Table 1 summarizes scores on the visual analog scale and SNOT-20 questionnaire for 16 study participants who reported no upper respiratory tract illness during the study period. The mean visual analog scale score for headache during the BAKS trial was 0.75 (range, 0-5), higher than the 0.13 (range, 0-2) during the PFAS trial (P = .06). Four of 16 participants (25%) in the BAKS trial reported headache vs 1 of 16 participants (6%) in the PFAS trial (P = .33). There were no other statistically significant differences between the 2 trials in the number of participants affected or in the mean scores for a specific symptom. There were no statistically significant differences in SNOT-20 scores between the pretreatment, post-BAKS, and post-PFAS groups.

Table 2 summarizes signs using the modified Lund-Kennedy scoring system for nasal endoscopy among 16 study participants. There were no statistically significant differences in nasal endoscopy scores between any of the treatment groups. Following use during the study, none of 40 nasal spray solutions had any microorganism growth in the blood or chocolate agar media.


This study compares the tolerance of saline nasal sprays containing the BAKS vs the PFAS. Using a randomized, double-blind, placebo-controlled, crossover study design, we found no major differences in symptoms or endoscopic findings after use of the BAKS vs the PFAS. Both were associated with few symptoms or signs after 1 week of use.

We analyzed the presence or absence of symptoms and the mean score for each symptom. That the range of possible scores was 0 to 10 for the visual analog scale and 0 to 5 for the SNOT-20 questionnaire enabled the participants to report subtle degrees of symptoms. Even so, headaches were the only symptom that increased after use of the BAKS. Although the visual analog scale scores for headache were statistically significantly different between the BAKS vs PFAS trials, the magnitude of headache was minor in both. Furthermore, headache is nonspecific and may not necessarily be related to the sinonasal system. Even with the slight increase in the mean headache scores reported by the participants, headache would not be expected to be a significant adverse effect associated with use of the BAKS.

Of those analyzed, we believe that the most important symptoms for determining the safety and tolerance of the PFAS nasal spray are nasal burning, smell disturbance, taste disturbance, nasal bleeding, purulent rhinorrhea, sore throat, need to blow nose, sneezing, runny nose, postnasal discharge, thick nasal discharge, ear fullness, ear pain, and facial pain or pressure (both the visual analog scale and the SNOT-20 questionnaire examined facial pain). There were no discernible differences in these symptoms between the 2 nasal sprays used.

Of those analyzed, we think that the most important signs for determining the safety and tolerance of the PFAS nasal spray are discharge, edema, erythema, and the growth of polyps. We found no significant differences in these signs between the 2 nasal sprays tested.

We conclude that use of the BAKS or PFAS can cause some degree of tolerable sinonasal symptoms or signs (Tables 1 and 2) but that the magnitude of these effects is small. The PFAS seems to be comparable to the BAKS in safety and tolerance.

Furthermore, the PFAS seems to have effective antiseptic properties similar to those of the BAKS in maintaining comparable sterility of the stored solutions. Other forms of contamination prevention such as refrigeration, pressurized aerosol containers, and single-dose containers have drawbacks. Refrigeration of liquid medications has the shortcomings of poor portability and the need for specialized storage for the manufacturer and for the consumer. Pressurized aerosol containers, which do not need preservatives because neither air nor microbes can enter as doses are extracted, are bulky and expensive for the manufacturer and for the consumer. Similarly, single-dose containers, which have the same advantage of requiring no preservatives, are cumbersome and costly.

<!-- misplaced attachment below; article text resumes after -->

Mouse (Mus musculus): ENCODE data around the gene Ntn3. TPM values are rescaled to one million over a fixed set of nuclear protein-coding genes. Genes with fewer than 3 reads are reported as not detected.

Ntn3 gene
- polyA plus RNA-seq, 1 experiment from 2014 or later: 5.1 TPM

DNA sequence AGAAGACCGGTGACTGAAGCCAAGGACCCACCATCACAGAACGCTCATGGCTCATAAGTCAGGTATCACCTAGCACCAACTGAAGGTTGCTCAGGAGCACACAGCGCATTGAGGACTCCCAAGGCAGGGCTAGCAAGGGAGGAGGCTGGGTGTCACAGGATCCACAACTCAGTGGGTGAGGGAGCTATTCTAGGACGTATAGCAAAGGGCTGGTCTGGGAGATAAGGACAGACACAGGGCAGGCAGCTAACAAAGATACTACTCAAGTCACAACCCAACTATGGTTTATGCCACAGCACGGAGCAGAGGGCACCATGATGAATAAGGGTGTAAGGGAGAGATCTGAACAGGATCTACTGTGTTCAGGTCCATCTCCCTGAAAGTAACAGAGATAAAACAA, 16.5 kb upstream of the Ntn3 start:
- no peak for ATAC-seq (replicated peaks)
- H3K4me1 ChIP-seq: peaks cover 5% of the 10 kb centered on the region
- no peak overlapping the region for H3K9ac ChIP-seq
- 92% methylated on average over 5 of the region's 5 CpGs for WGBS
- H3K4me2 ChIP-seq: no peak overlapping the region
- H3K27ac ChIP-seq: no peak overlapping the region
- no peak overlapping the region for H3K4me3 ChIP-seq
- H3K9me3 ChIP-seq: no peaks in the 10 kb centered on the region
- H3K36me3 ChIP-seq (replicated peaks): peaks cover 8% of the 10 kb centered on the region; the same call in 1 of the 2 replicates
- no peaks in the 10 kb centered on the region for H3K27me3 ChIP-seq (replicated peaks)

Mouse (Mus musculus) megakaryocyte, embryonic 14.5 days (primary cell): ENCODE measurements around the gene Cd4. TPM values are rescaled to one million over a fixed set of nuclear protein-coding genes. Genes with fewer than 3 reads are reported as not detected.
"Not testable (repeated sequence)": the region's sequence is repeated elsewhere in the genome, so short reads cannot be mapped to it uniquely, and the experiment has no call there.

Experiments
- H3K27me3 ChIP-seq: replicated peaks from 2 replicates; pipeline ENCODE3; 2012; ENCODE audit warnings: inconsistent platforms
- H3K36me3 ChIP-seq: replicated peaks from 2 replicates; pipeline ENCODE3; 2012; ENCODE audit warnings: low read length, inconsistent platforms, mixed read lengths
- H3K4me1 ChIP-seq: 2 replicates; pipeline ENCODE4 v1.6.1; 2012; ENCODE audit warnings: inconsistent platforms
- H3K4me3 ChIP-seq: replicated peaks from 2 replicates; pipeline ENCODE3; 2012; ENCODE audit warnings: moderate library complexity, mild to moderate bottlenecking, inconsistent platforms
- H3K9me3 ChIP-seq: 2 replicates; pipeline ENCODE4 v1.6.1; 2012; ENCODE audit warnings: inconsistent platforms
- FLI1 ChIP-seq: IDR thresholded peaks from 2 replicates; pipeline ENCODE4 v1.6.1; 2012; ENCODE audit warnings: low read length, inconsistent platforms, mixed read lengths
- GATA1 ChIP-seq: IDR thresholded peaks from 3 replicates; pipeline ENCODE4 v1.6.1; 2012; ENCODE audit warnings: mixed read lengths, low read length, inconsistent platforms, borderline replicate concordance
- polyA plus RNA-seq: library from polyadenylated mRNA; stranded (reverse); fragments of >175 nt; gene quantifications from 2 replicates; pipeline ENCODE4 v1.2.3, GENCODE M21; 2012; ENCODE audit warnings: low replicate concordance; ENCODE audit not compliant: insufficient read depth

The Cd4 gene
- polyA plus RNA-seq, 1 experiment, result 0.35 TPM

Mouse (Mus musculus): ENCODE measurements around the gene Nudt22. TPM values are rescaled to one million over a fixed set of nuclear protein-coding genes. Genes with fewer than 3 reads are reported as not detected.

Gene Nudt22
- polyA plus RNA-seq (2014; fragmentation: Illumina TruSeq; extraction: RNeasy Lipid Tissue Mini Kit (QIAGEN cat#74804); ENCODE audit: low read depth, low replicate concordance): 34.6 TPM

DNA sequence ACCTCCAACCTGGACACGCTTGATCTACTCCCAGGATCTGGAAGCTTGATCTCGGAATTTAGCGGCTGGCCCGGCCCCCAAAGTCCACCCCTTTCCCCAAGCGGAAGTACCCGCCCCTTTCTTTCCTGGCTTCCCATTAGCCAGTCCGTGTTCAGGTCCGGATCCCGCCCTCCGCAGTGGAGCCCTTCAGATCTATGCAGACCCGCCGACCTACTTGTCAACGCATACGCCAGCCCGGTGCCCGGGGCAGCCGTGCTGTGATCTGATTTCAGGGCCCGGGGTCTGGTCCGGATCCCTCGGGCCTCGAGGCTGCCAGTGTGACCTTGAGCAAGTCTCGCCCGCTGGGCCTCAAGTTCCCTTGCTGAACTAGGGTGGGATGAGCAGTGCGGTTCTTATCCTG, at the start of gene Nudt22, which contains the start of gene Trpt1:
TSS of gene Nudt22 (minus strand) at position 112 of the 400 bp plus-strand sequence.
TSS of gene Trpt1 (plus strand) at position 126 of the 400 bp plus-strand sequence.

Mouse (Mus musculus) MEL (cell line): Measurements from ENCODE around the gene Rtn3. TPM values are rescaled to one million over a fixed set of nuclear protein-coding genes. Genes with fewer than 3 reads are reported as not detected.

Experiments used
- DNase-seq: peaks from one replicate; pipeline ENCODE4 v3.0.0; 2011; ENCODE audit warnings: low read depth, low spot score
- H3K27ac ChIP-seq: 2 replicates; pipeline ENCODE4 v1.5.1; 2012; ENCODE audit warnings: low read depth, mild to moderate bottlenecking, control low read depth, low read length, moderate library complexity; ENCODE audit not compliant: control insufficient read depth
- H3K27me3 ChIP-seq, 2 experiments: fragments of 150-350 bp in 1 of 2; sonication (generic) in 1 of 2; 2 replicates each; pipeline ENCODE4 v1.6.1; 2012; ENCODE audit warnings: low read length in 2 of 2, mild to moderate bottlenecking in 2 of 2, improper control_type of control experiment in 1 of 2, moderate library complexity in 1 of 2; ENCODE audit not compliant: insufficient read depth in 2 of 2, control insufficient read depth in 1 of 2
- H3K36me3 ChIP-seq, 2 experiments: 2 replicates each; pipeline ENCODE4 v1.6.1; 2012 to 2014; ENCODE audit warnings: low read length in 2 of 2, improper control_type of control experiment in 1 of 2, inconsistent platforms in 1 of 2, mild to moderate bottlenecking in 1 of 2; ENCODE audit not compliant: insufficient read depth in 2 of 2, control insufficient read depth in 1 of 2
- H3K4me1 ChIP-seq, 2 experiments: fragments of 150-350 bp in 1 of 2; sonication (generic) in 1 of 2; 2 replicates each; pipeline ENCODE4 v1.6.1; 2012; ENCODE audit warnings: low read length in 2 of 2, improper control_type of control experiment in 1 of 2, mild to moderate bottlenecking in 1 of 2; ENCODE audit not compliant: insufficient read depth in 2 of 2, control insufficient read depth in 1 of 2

In addition to providing a broad antimicrobial effect, low pH supports drug stability and longer shelf life for some commonly used nasal spray medications. For example, oxymetazoline hydrochloride and mometasone furoate are most stable at pH 2.5.17,18 There is also some evidence that acidity in saline may inhibit virus replication.19

The few participants in this study may have been insufficient to confirm differences in effects of the 2 nasal sprays. Furthermore, longer-term use of either nasal spray (>1 week) may have resulted in the development of more or increased symptoms or signs.

Four participants developed an upper respiratory tract illness that introduced symptoms and signs to the study that would confound the assessment of those due to the ingredients in the nasal sprays. We tried to mitigate this source of bias by dropping the participants from our secondary analyses. There seemed to be no stronger tendency to develop an upper respiratory tract illness with the BAKS vs the PFAS. Performing this study during summer months could have lessened the likelihood of upper respiratory tract illnesses among our participants.

In conclusion, the PFAS nasal spray used in this study seems to be safe, well tolerated, and effective at maintaining a sterile solution in a multidose applicator among a small sample of users over a short period. A larger series with longer follow-up is planned. Further studies are also necessary to explore use of a PFAS as a medium for drug delivery.

Correspondence: William R. Ryan, MD, Division of Rhinology, Department of Otolaryngology–Head and Neck Surgery, Stanford University School of Medicine, 801 Welch Rd, Stanford, CA 94305 (

Submitted for Publication: January 18, 2010; final revision received May 5, 2010; accepted July 27, 2010.

Author Contributions: Dr Ryan had full access to all the data in the study and takes responsibility for the integrity of the data and the accuracy of the data analysis. Study concept and design: Ryan and Hwang. Acquisition of data: Ryan and Hwang. Analysis and interpretation of data: Ryan and Hwang. Drafting of the manuscript: Ryan and Hwang. Critical revision of the manuscript for important intellectual content: Ryan and Hwang. Statistical analysis: Ryan. Obtained funding: Hwang. Administrative, technical, and material support: Ryan and Hwang. Study supervision: Hwang.

Financial Disclosure: None reported.

Funding/Support: Administrative support for this study was provided by the Stanford Sinus Center Research Fund (Dr Hwang).

Additional Contributions: Lamiya A. Sheikh, MA, assisted with the statistical analysis; Chuck Leiter, PharmD, prepared the preservative-free acidified nasal spray and coded the bottles; and Niaz Banaei, MD, provided the culture media and analyzed the culture results.